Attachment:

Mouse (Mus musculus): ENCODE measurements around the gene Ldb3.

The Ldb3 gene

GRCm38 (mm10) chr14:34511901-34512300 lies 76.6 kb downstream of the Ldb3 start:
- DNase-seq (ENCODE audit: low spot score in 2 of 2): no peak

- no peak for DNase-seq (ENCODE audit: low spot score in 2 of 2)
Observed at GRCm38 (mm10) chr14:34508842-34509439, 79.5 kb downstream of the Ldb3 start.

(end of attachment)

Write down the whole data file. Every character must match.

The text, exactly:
Mouse (Mus musculus): ENCODE measurements around the gene Ldb3.

The Ldb3 gene

GRCm38 (mm10) chr14:34511901-34512300 lies 76.6 kb downstream of the Ldb3 start:
- DNase-seq (ENCODE audit: low spot score in 2 of 2): no peak

- no peak for DNase-seq (ENCODE audit: low spot score in 2 of 2)
Observed at GRCm38 (mm10) chr14:34508842-34509439, 79.5 kb downstream of the Ldb3 start.